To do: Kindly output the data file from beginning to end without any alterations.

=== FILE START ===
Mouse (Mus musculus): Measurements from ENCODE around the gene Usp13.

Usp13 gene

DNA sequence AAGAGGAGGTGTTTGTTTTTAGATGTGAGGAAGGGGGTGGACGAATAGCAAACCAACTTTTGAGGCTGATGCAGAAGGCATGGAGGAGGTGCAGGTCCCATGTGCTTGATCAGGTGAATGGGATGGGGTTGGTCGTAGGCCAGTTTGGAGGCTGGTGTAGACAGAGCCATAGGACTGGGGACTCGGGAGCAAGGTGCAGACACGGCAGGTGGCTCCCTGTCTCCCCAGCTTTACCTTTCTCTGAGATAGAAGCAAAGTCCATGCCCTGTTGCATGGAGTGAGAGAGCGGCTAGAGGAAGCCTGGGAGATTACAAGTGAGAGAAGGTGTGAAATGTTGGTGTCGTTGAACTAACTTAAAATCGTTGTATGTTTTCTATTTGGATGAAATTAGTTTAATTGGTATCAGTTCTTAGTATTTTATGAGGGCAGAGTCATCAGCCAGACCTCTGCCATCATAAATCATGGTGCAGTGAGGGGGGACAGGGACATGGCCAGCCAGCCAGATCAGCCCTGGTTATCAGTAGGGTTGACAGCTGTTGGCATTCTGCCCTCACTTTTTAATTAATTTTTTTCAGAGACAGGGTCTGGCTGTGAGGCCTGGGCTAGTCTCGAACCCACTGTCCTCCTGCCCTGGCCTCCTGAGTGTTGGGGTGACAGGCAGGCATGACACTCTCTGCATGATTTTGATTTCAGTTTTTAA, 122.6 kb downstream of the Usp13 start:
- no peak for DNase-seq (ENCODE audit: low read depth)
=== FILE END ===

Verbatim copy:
Mouse (Mus musculus): Measurements from ENCODE around the gene Usp13.

Usp13 gene

DNA sequence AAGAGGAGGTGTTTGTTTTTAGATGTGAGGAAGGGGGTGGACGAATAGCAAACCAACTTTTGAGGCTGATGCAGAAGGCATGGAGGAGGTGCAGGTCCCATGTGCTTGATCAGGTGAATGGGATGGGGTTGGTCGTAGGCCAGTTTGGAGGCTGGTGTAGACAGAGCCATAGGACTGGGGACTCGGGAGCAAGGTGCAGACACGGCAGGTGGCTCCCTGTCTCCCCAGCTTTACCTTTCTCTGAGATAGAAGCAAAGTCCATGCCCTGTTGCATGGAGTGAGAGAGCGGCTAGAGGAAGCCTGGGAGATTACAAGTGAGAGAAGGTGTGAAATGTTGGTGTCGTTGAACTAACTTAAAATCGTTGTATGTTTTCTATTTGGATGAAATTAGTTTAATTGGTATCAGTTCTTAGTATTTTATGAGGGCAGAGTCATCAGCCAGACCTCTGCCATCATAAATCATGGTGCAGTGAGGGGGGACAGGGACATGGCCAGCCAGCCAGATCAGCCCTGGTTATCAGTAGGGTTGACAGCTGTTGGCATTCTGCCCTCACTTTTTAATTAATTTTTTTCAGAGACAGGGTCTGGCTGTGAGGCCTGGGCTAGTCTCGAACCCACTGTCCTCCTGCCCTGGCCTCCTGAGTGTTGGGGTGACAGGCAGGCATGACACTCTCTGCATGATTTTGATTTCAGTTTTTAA, 122.6 kb downstream of the Usp13 start:
- no peak for DNase-seq (ENCODE audit: low read depth)